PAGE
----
SEATTLE -- A U.S. Supreme Court ruling issued Wednesday means hundreds of thousands of Washingtonians working in the public sector will no longer be required to pay union fees.
In 5-4 decision, the justices ruled against an Illinois law that forced public-sector workers to pay fees that go to collective bargaining. The decision does not affect private-sector unions.
The plaintiff in the case is an Illinois state employee, but there is some Washington involvement in the landmark decision.
The Freedom Foundation is an Olympia-based nonprofit that helped the plaintiff, Mark Janus, go after the unions. They won in a very big way.
Moving forward, the Freedom Foundation says it will continue to educate public-sector workers about the decision.
“We anticipate unions are going to throw up roadblocks to prevent people from resigning memberships wherever they can,” said Maxford Nelson, the Freedom Foundation's director of labor policy.
Nelsen said he and others in his group plan on going door-to-door, like they’ve done in previous campaigns, to reach out to teachers, police officers and other government employees so that they now have a choice whether to pay into a union.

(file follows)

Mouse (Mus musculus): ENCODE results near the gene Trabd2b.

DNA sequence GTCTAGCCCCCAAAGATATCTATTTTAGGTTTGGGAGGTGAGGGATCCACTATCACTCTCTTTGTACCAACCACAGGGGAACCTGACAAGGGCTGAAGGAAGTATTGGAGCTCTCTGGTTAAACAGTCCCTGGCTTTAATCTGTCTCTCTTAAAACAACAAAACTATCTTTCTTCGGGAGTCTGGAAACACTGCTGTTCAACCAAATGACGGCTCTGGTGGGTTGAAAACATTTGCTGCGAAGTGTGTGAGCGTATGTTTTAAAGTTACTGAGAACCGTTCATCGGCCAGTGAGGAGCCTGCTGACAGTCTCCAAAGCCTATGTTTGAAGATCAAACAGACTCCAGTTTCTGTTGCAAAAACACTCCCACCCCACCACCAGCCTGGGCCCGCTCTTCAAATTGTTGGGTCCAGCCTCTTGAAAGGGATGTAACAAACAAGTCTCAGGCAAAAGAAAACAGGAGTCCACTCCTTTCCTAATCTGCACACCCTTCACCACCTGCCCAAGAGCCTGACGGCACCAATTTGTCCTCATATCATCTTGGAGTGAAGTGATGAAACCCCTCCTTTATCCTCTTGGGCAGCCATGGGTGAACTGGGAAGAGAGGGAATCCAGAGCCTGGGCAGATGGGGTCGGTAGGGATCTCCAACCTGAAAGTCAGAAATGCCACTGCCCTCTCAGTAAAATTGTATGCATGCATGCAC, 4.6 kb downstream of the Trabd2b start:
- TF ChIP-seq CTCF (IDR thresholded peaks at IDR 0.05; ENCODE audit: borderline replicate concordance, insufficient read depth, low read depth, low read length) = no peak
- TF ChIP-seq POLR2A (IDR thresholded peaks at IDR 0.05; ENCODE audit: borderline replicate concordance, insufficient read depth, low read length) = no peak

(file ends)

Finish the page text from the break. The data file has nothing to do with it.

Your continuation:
“This is by far the biggest labor case the Supreme court has had in decades, biggest advance for worker freedom in a generation,” Nelsen said.
Opponents say the Janus case is an attack on workers fighting for economic advancement and equity. But the Freedom Foundation says many workers were forced to pay for political causes and campaigns they didn’t believe in. Historically, many unions have supported Democrats.
“There is no limitation of how the unions spend the money of these folks. Many unions tend to be very political, they spend large amounts of money directly engaging in political activity,” Nelsen said.
Q13 News asked Nelsen if the Freedom Foundation was making the issue a political fight in hopes of helping Republicans. Nelsen replied that his organization's fight is not about politics but fundamental rights.
“We believe strongly, as a matter of principle, that’s it’s wrong in all cases, that it’s wrong to make people financially support things they disagree with,” Nelsen said.
The Washington Policy Center, a free-market think-tank based in Seattle, agrees with those fundamental principles.
“We celebrate the fact that we have the right to make a decision. I don’t see any reason for people to be outraged that individual rights were affirmed,” said David Boze, communications director for the Washington Policy Center.
Boze said their WPC poll showed that a majority of union members in Washington liked being represented so he doesn’t see a mass exodus happening. But what he does see is union leaders now having to make strong arguments on why members should pay into a union’s coffer.
“Unions will have to persuade people instead of forcing people to be a part of them,” Boze said.
The Supreme Court said that mandatory union dues violated First Amendment rights.